Thursday, March 18, 2010

I've never been a fan of Debt Consolidation

Maybe I've listened to Dave Ramsey for too long, but I'm not a big believer in debt consolidation. In most cases, it's done to make things easier on the cash flow without really solving the problem that caused the mess ---- which is spending money I don't have.

However, I'm reconsidering my stance on this for Chase Card #2. It is carrying an 11.99% interest rate which is variable and will go up whenever the Fed decides it's time to raise rates. I've made some progress on this card balance since I started the blog, much in part to that $500 gift card I received for refinancing the HELOC. But it pains my heart to know that I'm paying almost 12% interest when I could be paying my bank 2.75% which is the rate on any new credit advances I have available through the HELOC right now. When I refinanced $73,000 of the HELOC to a fixed rate, that left $27,000 of available credit that is charged prime minus 0.50% if I choose to tap that credit.


  • HELOC is secured by the rental property, not my residence.
  • HELOC interest rate is prime minus 0.50% (variable)
  • Chase #2 interest is prime plus 8.74% (variable)
  • Chase #1 interest is 6.99% fixed.
  • Capital One interest rate is 4.99% fixed.
  • Bank Credit Card interest rate is prime plus 2.90% (variable)
See how that sticks out like a sore thumb!! It's my oldest account on my credit report---probably more than 15 years old. And yet, it has the worst rate and Chase refuses to discuss lowering it.

Mathematically, I know it's the right move. I'm just not sure I'll be as inclined to find those extra payments if the pain (high interest) is gone! Of course, that could free me up to focus on Chase #1 - the card with the highest balance and the next highest rate.

I'm SERIOUSLY considering taking an advance on the HELOC and paying off Chase #2. The due date of my next payment is the 23rd, so I'd love to hear any input you have.

And on a personal note, I own a few shares of JPMorganChase. But I own more shares and have more invested in the stock of the bank that holds the HELOC. From a shareholder perspective, I'd rather have my money go to the bottom line of the HELOC bank. Silly, I know but I can't help bringing in that analysis to my decision.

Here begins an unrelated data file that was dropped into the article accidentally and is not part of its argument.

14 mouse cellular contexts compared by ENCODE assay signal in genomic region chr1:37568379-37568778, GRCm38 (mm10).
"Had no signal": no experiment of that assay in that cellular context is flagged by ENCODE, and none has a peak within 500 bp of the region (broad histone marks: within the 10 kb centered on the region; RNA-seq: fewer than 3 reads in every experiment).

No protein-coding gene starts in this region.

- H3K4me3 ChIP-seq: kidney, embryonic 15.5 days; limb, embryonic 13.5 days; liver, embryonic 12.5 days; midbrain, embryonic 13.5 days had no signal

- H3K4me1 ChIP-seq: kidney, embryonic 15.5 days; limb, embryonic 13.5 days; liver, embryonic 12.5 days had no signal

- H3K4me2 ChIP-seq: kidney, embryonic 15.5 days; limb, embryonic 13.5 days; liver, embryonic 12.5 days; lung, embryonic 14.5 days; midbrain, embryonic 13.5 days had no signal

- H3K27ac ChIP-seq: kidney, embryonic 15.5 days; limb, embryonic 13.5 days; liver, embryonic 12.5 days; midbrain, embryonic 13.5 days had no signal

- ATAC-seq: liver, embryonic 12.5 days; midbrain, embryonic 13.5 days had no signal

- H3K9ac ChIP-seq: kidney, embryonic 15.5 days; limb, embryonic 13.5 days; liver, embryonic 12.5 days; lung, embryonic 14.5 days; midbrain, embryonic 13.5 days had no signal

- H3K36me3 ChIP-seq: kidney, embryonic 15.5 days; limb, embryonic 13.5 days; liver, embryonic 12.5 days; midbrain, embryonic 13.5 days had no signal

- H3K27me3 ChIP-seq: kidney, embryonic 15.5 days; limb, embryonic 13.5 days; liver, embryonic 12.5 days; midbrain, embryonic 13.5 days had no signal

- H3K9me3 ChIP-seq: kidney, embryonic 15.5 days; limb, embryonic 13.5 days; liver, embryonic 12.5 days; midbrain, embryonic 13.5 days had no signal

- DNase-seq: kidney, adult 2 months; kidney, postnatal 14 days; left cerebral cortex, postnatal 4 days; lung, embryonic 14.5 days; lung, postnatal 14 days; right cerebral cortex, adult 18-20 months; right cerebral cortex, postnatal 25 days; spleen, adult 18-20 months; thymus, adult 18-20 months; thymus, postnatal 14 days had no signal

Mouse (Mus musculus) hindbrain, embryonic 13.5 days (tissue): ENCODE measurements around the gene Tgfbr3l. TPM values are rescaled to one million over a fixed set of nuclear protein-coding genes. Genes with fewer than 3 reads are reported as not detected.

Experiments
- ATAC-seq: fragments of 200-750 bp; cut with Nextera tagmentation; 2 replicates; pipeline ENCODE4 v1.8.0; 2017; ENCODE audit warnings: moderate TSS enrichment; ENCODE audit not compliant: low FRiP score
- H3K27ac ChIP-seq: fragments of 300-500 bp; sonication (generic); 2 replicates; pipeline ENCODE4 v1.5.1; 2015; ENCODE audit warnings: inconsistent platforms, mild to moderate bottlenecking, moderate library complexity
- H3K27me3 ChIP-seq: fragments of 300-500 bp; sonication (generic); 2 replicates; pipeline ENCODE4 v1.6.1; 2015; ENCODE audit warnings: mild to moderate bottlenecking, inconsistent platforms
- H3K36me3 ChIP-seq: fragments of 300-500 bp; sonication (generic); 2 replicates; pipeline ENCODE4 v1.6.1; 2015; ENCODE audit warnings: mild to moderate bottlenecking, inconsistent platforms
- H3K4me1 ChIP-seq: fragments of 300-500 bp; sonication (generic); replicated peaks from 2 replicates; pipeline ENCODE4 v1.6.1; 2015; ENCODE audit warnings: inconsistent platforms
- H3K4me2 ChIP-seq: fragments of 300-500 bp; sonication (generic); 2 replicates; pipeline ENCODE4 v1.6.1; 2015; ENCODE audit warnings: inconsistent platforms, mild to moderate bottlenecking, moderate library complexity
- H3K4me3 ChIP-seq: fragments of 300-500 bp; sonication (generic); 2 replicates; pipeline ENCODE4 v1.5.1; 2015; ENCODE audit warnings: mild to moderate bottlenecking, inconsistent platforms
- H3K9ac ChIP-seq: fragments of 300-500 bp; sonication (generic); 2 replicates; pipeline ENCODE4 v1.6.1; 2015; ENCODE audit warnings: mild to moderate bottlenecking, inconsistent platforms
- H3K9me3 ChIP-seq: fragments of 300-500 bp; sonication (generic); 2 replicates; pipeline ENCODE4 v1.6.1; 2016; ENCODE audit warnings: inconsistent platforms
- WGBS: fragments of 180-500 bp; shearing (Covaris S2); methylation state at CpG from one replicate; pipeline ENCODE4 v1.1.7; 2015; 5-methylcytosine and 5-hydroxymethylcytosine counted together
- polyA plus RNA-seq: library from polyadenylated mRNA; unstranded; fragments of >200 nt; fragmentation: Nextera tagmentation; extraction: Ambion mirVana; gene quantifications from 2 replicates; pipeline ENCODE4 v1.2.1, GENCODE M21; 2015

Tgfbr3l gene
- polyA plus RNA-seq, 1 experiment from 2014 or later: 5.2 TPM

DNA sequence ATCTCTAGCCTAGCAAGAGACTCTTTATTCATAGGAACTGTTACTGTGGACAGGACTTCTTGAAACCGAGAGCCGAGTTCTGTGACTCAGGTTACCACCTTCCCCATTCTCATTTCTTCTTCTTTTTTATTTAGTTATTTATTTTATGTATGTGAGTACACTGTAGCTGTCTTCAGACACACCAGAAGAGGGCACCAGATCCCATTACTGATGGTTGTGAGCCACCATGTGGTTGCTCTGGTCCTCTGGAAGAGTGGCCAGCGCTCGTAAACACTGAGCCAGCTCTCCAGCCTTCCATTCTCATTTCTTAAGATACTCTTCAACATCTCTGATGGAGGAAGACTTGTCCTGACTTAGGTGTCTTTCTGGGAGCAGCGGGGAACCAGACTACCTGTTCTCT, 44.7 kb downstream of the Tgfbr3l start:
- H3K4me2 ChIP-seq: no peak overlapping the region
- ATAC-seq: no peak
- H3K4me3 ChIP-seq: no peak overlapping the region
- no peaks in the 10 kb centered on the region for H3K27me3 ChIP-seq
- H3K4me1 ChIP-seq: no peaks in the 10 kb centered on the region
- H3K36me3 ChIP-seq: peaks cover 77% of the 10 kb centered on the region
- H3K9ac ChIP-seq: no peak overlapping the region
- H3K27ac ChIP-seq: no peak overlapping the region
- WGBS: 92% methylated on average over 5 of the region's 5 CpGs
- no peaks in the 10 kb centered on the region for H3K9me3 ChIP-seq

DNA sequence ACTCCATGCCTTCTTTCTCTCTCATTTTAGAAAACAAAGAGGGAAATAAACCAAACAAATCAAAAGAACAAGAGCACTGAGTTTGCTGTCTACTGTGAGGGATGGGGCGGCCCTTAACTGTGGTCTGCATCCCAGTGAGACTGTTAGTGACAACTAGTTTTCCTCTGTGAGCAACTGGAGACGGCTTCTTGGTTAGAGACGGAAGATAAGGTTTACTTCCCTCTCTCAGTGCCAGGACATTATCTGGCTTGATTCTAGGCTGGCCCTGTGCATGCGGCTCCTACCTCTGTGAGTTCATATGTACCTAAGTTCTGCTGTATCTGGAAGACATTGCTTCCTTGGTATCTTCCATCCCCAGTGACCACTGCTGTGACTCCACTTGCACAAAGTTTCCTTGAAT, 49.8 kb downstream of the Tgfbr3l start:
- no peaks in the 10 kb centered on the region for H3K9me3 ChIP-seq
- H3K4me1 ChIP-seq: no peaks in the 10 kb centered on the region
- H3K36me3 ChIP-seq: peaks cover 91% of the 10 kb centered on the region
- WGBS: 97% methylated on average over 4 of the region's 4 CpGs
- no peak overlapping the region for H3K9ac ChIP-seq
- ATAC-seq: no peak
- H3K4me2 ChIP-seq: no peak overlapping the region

1. Well, I have to admit I am a fan of going for the lower rate here. You are moving the debt from an unsecured to a secured loan... which has disadvantages, but it doesn't seem to be that bad. And the interest savings will be significant.

    Personally, I would use the HELOC to wipe out that debt. Then I would remember that I had $3,000 "extra" in that account. And after I had the rest of the debts paid off, I would use those extra payments towards the HELOC until they were at least $3,000. At that point, you can decide how rapidly you want to pay down the rest of the HELOC. I say that just because the $3,000 still represents consumer debt to me.

    Getting out of debt is always a numbers game -- to me. I would even be tempted to move the bank credit card debt to the HELOC too. It's only a 3.4% savings (unlike the 9.24% from the other one). That makes it slightly less worthwhile.

    In any case, as long as you are moving the debt with the intent to not use the cards any more (unless they become like charge cards that you always pay off in full)... you're not using consolidation to add to your debt. So getting the cheaper rate will reduce the cost of the debt and, should, reduce the time you spend paying it off. That is as long as you continue to pay extra to get rid of the amount you added to the HELOC.

  2. I agree with Kevin Keep it in your mind that The Chase card still exists and pay it off accordingly. But skip the interest rates and Chase's crazy fees :)

  3. I would definitely do it. You do not strike me as the type to walk away from debt, so moving from unsecured to secured means little if not nothing. Save a couple bucks along the way.